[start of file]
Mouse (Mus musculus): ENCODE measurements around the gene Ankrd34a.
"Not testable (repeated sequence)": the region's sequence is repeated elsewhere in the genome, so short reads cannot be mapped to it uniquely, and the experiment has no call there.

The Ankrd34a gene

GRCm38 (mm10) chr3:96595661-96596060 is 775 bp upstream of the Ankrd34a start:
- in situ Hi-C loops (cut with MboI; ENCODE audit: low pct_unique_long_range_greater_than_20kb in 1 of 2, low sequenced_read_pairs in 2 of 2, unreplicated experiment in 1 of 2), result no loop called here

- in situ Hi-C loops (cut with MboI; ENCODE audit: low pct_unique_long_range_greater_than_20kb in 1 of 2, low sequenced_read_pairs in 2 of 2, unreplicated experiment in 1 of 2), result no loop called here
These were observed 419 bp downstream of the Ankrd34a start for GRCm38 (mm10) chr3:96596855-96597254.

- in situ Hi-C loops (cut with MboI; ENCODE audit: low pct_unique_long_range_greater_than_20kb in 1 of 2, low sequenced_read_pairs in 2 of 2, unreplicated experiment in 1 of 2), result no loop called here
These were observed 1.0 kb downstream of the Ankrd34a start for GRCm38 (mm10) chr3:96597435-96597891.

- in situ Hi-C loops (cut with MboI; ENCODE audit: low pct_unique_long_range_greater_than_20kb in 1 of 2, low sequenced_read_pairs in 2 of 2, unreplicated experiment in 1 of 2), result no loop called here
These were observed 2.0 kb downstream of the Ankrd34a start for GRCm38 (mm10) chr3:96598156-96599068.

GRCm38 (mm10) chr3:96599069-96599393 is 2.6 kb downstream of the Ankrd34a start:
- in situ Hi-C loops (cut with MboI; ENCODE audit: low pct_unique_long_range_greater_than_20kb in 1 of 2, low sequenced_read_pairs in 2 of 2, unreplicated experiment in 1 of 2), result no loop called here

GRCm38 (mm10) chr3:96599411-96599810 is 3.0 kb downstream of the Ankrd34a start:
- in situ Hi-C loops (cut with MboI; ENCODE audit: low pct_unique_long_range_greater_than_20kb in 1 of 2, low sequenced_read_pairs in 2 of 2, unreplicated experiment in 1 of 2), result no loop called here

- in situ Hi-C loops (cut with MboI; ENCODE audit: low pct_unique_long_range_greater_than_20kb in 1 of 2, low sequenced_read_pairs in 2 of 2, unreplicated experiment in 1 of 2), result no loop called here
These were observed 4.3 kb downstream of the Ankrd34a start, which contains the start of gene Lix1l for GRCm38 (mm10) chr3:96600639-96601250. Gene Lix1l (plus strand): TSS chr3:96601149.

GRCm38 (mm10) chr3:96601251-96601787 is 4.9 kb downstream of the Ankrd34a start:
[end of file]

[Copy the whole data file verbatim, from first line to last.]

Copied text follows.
Mouse (Mus musculus): ENCODE measurements around the gene Ankrd34a.
"Not testable (repeated sequence)": the region's sequence is repeated elsewhere in the genome, so short reads cannot be mapped to it uniquely, and the experiment has no call there.

The Ankrd34a gene

GRCm38 (mm10) chr3:96595661-96596060 is 775 bp upstream of the Ankrd34a start:
- in situ Hi-C loops (cut with MboI; ENCODE audit: low pct_unique_long_range_greater_than_20kb in 1 of 2, low sequenced_read_pairs in 2 of 2, unreplicated experiment in 1 of 2), result no loop called here

- in situ Hi-C loops (cut with MboI; ENCODE audit: low pct_unique_long_range_greater_than_20kb in 1 of 2, low sequenced_read_pairs in 2 of 2, unreplicated experiment in 1 of 2), result no loop called here
These were observed 419 bp downstream of the Ankrd34a start for GRCm38 (mm10) chr3:96596855-96597254.

- in situ Hi-C loops (cut with MboI; ENCODE audit: low pct_unique_long_range_greater_than_20kb in 1 of 2, low sequenced_read_pairs in 2 of 2, unreplicated experiment in 1 of 2), result no loop called here
These were observed 1.0 kb downstream of the Ankrd34a start for GRCm38 (mm10) chr3:96597435-96597891.

- in situ Hi-C loops (cut with MboI; ENCODE audit: low pct_unique_long_range_greater_than_20kb in 1 of 2, low sequenced_read_pairs in 2 of 2, unreplicated experiment in 1 of 2), result no loop called here
These were observed 2.0 kb downstream of the Ankrd34a start for GRCm38 (mm10) chr3:96598156-96599068.

GRCm38 (mm10) chr3:96599069-96599393 is 2.6 kb downstream of the Ankrd34a start:
- in situ Hi-C loops (cut with MboI; ENCODE audit: low pct_unique_long_range_greater_than_20kb in 1 of 2, low sequenced_read_pairs in 2 of 2, unreplicated experiment in 1 of 2), result no loop called here

GRCm38 (mm10) chr3:96599411-96599810 is 3.0 kb downstream of the Ankrd34a start:
- in situ Hi-C loops (cut with MboI; ENCODE audit: low pct_unique_long_range_greater_than_20kb in 1 of 2, low sequenced_read_pairs in 2 of 2, unreplicated experiment in 1 of 2), result no loop called here

- in situ Hi-C loops (cut with MboI; ENCODE audit: low pct_unique_long_range_greater_than_20kb in 1 of 2, low sequenced_read_pairs in 2 of 2, unreplicated experiment in 1 of 2), result no loop called here
These were observed 4.3 kb downstream of the Ankrd34a start, which contains the start of gene Lix1l for GRCm38 (mm10) chr3:96600639-96601250. Gene Lix1l (plus strand): TSS chr3:96601149.

GRCm38 (mm10) chr3:96601251-96601787 is 4.9 kb downstream of the Ankrd34a start: